"We're like the Pittsburgh (Pennsylvania) of Texas," he said. "What's puro to us is our attitude."
Although she's an Austin native, culinary writer Elizabeth Pearson said she finds herself more at home in San Antonio than in Austin. She married into a Hispanic family, and that has given her the opportunity to explore not only her husband's heritage, but other cultural traditions around town, especially when it comes to food.
Pearson counted raspas and bean and cheese among the foods she and her family relish. But she also appreciates those who make the food that San Antonians love so much. It's been noted through generations, she explained, that locals truly think a food is "puro" if someone's loved one made it from handed-down recipes.
Adelita Tamales and Tortilla Factory offered complimentary chips, salsa and tamales at the symposium. Pearson acknowledged their presence and praised what their workers do for the community -- making traditional foods fresh, on site, with love and pride.
"They make food to fill my children's bellies when I can't on a busy morning," she added.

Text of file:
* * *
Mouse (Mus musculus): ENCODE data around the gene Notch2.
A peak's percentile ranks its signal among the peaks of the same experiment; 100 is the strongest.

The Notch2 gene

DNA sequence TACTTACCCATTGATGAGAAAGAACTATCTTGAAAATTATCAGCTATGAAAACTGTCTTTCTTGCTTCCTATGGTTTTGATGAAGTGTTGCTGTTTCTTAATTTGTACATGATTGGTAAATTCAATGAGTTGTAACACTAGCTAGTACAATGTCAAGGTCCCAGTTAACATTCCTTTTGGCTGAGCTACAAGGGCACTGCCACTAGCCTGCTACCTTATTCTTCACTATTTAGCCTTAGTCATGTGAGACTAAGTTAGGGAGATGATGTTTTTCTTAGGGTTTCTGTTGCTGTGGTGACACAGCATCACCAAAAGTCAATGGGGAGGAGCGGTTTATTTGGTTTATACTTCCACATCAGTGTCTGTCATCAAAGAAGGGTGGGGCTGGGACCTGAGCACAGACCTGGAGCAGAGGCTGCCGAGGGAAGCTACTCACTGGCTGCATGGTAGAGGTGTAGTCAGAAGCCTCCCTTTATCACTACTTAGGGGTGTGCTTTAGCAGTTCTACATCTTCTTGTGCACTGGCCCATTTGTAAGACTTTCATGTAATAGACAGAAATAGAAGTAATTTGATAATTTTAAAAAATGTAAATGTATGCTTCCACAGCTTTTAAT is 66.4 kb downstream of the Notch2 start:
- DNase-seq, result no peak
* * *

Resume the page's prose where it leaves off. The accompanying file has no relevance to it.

San Antonio Express-News music writer Hector Saldana showed how San Antonio's diversity in homegrown music, also, can be considered "puro." He showed photos of famed local musicians, from Spot Barnett, Flaco and Santiago Jimenez to Doug Sahm, George "Bongo Joe" Coleman and Girl in a Coma.
"That West Side sound came from the East Side," Saldana said, noting the blending of genres over the years. He added that many local musical venues - past and present - have helped to make these and other musicians truly San Antonio's own.
"It's a spirit, it's a vibe, it's tied to place," he added.
David Martin Davies of Texas Public Radio rounded out the symposium, showing photos of older Fiesta posters that hang around his workplace. The colors and celebratory spirit has always reflected San Antonians' attitude toward life, he said.
Davies showed other photos he thought the attendees would find interesting. One was of a 1938 Life magazine cover of dancers from the Jefferson High School Lassos squad. While the young women in the photos smiled, he noted they both were Anglo attending a then-segregated high school.
"A lot of the students walking the halls of Jefferson today probably don't know they couldn't go there back then," he said. Davies also showed a picture of a clipping from the late local columnist Paul Thompson. Thompson was renowned for his conservative, bombastic style. In this particular column, Thompson attacked Davies' mother, by name, as he denounced local liberals. Davies showed a bit of emotion.
"We wouldn't be here without that struggle," he added.
Petrov said the symposium was not a means to an end, but a conversation starter. He invited the attendees and the public to add their thoughts to the "Puro" Facebook page.
Correction: This article has been updated to correct the city in Spain to Madrid and to correct the spelling of River Walk, which is two words.